Diversity scheme

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Terrestrial microwave radio system with two antenna arrays configured for space-diversity

In telecommunications, a diversity scheme refers to a method for improving the reliability of a message signal by using two or more communication channels with different characteristics. Diversity is mainly used in radio communication and is a common technique for combatting fading and co-channel interference and avoiding error bursts. It is based on the fact that individual channels experience different levels of fading and interference. Multiple versions of the same signal may be transmitted and/or received and combined in the receiver. Alternatively, a redundant forward error correction code may be added and different parts of the message transmitted over different channels. Diversity techniques may exploit the multipath propagation, resulting in a diversity gain, often measured in decibels.

The following classes of diversity schemes can be identified:

  • Polarization diversity: Multiple versions of a signal are transmitted and received via antennas with different polarization. A diversity combining technique is applied on the receiver side.
  • Multiuser diversity: Multiuser diversity is obtained by opportunistic user scheduling at either the transmitter or the receiver. Opportunistic user scheduling is as follows: at any given time, the transmitter selects the best user among candidate receivers according to the qualities of each channel between the transmitter and each receiver. A receiver must feed back the channel quality information to the transmitter using limited levels of resolution, in order for the transmitter to implement Multiuser diversity.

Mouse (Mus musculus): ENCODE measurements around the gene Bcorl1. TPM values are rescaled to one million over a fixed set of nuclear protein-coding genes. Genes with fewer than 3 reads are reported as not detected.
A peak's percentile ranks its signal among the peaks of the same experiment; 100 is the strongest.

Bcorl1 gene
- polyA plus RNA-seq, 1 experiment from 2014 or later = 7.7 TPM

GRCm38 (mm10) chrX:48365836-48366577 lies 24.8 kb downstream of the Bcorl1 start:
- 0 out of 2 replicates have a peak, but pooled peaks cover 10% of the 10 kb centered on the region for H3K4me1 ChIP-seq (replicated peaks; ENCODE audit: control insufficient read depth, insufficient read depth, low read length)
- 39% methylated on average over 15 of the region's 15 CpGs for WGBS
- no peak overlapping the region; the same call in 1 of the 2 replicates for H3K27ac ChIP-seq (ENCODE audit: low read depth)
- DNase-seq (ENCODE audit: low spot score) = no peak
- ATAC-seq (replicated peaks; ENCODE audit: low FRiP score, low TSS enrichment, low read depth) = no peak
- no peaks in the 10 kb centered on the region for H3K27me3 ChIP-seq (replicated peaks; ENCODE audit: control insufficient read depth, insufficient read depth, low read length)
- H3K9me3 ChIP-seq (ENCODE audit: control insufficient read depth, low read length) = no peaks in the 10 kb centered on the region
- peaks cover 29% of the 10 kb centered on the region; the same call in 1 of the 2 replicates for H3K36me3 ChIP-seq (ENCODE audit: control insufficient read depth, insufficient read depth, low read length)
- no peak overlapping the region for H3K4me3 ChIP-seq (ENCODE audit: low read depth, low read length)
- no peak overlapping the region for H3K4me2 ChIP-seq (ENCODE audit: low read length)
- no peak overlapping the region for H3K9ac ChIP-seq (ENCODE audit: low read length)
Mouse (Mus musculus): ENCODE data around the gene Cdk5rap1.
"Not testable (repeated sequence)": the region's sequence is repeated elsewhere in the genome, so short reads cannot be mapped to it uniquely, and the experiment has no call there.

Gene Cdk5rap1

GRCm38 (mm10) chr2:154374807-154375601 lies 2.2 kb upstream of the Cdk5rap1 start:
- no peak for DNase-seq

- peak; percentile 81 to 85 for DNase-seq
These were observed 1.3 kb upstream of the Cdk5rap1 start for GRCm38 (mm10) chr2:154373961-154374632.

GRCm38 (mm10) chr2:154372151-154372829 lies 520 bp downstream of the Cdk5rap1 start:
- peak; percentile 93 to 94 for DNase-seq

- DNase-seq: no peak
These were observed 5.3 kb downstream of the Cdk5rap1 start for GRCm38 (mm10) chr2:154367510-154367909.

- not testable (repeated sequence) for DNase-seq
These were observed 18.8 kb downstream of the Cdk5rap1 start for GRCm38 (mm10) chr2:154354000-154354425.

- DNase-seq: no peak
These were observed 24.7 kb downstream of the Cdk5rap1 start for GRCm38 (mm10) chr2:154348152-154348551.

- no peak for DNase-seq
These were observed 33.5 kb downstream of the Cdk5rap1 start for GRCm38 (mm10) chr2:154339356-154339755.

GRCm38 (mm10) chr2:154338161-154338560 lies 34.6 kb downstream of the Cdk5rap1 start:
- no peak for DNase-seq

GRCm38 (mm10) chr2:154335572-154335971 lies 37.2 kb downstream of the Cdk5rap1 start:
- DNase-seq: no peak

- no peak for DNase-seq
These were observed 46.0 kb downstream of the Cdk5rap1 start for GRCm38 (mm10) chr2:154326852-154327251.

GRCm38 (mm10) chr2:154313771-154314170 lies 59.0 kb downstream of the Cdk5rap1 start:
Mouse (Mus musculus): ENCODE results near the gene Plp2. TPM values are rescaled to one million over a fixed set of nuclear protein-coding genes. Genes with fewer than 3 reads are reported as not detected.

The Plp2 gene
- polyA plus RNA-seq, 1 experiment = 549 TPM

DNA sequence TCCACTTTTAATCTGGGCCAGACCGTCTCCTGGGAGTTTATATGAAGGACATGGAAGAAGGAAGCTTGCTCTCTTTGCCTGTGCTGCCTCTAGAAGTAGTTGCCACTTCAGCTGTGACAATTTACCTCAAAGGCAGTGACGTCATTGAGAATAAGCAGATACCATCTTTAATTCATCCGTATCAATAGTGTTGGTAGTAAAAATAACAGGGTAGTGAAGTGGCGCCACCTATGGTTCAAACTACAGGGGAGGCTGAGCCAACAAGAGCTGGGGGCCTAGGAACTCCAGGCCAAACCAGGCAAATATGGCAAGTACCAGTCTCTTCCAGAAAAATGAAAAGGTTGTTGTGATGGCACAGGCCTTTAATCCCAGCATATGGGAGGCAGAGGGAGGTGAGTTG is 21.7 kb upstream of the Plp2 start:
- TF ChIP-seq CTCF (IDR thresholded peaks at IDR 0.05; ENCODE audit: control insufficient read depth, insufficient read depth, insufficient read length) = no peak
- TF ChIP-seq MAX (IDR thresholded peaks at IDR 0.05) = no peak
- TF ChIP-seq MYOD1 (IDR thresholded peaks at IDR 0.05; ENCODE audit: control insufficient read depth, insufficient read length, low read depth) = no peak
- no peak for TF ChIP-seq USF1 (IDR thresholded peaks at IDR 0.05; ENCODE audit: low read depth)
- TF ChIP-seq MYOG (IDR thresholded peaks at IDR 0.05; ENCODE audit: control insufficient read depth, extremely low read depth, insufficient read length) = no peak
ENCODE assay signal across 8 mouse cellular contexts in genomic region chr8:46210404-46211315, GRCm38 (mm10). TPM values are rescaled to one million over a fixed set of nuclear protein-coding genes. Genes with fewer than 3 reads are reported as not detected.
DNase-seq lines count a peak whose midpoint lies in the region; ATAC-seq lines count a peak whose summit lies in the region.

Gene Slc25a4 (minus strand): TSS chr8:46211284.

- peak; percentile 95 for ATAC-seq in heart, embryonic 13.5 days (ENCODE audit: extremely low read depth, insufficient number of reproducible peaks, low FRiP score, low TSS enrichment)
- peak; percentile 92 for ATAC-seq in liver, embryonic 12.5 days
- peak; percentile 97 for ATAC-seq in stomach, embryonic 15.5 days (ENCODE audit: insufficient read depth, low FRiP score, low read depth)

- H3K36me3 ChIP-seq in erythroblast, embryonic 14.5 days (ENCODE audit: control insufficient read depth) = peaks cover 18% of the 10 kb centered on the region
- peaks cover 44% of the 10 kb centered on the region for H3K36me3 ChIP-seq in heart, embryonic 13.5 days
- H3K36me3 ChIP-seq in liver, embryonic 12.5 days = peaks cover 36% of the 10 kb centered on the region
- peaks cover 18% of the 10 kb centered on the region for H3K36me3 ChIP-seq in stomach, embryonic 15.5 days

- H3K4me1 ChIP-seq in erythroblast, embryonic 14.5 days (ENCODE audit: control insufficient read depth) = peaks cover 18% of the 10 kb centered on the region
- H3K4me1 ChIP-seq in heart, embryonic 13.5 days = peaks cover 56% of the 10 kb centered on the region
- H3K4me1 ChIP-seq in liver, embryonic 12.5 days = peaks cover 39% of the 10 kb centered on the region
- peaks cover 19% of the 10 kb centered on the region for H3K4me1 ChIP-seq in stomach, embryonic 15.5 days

• Cooperative diversity: Achieves antenna diversity gain by using the cooperation of distributed antennas belonging to each node.

See also[edit]

External links[edit]

  • K. T. Wong [1] & A. K.-Y. Lai, “Inexpensive Upgrade of Base-Station Dumb-Antennas by Two Magnetic Loops for ‘Blind’ Adaptive Downlink Beamforming,” IEEE Antennas & Propagation Magazine, vol. 47, no. 1, pp. 189-193, February 2005.[2]
  • for an example of field measured benefits of reception diversity 2 in mobile handsets technologies , see Christian Le Floc’h, Regis Duval,Gerard Pousset,Gaël Scott,"S-UMTS band radio propagation performances evaluation: reception diversity 2 field measurements methodology and results", June 18, 2008, [3]